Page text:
Students travel to Haiti, give new hope to people with disabilities

A photo of a young boy after receiving a wheelchair.

HUNTINGTON, Ind. (WANE) Over a period of five days 12 Huntington University students were able to impact the lives of more than 90 people with disabilities in the small country of Haiti.

As Occupational Therapist students at Huntington University, fitting a wheelchair is just one thing Caroline Hesterman, Farah Elifils and Corey Cundall have learned. It would be those very skills that helped dozens of people more than 1,700 miles away in Haiti. The Huntington University Occupational Therapy Doctorate program teamed up with the organization called Joni & Friends International Disabilities Center for the Wheels for the World program.

First, the students held a drive accepting old wheelchairs, canes and walkers. Then the old equipment was shipped to the Pendleton Correctional Facility where inmates refurbished them. Then they were shipped to Haiti. The students, along with faculty, arrived in Haiti Jan. 9 for their eight-day trip.

The students were paired up with licensed Occupational and Physical Therapists and evaluated and assessed more than 90 patients with severe disabilities that limited their mobility. Many of their patients were badly injured during the 2010 earthquake or had disabilities like cerebral palsy.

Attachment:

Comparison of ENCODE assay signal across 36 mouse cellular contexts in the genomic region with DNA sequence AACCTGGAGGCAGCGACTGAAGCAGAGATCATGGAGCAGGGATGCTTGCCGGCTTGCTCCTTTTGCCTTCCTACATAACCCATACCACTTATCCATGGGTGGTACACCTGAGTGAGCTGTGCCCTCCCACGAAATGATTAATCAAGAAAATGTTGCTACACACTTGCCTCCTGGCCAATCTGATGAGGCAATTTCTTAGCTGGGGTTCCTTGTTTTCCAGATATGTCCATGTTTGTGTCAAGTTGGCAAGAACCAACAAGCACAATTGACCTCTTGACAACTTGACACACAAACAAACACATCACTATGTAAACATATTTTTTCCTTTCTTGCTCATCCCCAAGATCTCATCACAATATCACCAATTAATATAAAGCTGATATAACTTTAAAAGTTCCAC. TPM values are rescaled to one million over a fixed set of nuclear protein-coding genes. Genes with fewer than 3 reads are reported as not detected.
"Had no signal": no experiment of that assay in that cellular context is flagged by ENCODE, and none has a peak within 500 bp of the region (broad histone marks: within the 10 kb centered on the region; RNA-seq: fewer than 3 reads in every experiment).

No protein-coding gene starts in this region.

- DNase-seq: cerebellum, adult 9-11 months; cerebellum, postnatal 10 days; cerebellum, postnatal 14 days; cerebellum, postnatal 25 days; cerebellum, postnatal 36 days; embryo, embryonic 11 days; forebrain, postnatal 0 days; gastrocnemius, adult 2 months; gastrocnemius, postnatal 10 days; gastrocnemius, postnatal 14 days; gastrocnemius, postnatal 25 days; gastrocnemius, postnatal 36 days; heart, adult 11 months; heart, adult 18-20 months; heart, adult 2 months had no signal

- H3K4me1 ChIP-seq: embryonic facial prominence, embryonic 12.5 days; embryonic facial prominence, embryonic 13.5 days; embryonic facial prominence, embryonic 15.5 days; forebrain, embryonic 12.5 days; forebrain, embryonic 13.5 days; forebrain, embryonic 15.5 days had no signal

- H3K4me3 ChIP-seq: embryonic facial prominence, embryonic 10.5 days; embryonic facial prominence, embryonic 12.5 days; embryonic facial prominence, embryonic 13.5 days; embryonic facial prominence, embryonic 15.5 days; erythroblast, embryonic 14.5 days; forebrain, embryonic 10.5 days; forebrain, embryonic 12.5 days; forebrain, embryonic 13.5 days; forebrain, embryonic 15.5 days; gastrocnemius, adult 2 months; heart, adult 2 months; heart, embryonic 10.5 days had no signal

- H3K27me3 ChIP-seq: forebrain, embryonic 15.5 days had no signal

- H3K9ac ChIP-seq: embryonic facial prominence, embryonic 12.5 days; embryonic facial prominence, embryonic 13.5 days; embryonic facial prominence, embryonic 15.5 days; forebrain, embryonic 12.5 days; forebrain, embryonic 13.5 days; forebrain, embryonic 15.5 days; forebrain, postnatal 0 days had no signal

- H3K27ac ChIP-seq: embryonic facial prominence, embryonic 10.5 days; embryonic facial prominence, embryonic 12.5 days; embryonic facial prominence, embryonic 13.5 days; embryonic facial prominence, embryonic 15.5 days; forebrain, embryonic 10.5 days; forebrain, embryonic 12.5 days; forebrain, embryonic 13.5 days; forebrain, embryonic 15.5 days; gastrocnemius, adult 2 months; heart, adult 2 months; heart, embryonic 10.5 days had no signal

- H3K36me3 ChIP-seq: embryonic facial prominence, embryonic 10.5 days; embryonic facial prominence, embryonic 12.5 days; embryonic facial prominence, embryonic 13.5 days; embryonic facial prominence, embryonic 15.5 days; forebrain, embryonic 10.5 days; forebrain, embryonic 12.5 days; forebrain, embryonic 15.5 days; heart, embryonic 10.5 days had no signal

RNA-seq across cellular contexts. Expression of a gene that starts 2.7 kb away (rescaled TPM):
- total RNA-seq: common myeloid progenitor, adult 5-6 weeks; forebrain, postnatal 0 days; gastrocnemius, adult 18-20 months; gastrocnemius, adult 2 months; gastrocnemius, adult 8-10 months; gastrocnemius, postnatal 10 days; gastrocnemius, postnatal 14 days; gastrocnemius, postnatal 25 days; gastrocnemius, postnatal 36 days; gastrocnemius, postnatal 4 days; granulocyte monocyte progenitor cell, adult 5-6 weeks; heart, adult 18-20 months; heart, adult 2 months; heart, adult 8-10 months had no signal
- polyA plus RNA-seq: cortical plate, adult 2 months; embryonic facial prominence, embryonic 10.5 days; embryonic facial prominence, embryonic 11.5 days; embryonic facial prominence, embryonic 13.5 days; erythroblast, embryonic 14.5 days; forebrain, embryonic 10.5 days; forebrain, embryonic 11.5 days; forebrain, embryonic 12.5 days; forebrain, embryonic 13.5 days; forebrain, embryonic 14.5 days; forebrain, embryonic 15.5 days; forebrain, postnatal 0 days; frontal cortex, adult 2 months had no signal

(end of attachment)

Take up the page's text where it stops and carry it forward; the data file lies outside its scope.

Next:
“You’ll see mothers carrying in their 14 and 15 year old son and that’s the way they’ve managed for years, so to see their child leaving in a seating system that serves their needs is wonderful,” Assistant Professor Dr. Nate Short said. “They can interact with their environment, they can feed and swallow much better and their in a better state of mind all around.”

The students said the experience gave them a real chance to understand the culture and bond with the people they were sent there to help. Hesterman said she’ll never forget the six-year-old boy who shared a birthday with her.

“He was born a normal, healthy boy but unfortunately he had a traumatic brain injury during the earthquake, so we got to fit him with a wheelchair and just give him the gift of mobility,” Hesterman said. “It was something he had not received over the past six years.”

For Farah Elifils it was a homecoming. Elifils is from Haiti and it had been 10 years since she had last been there. She said it sounded pretty good to help other people, but it did so much more than that.

“I was so surprised to realize how much I end up receiving much more than I could give them,” Elifils said.

Perspective. That’s what Corey Cundall said he walked away with.

“It doesn’t change you completely,” Cundall said. “It doesn’t change the kind of person you are, but it changes the way you look at things. I think that’s really important. I think a lot of people need that.”

They gave hope to more than 90 people in the five days they traveled from church to church setting up clinics, and in return they got smiles, hugs and endless gratitude that they’ll never forget.

“I know a lot of us have made it our personal goals to be thankful for what we do have here,” Cundall said.

To learn more about the Joni & Friends International Center’s programs click here.

Comments are closed.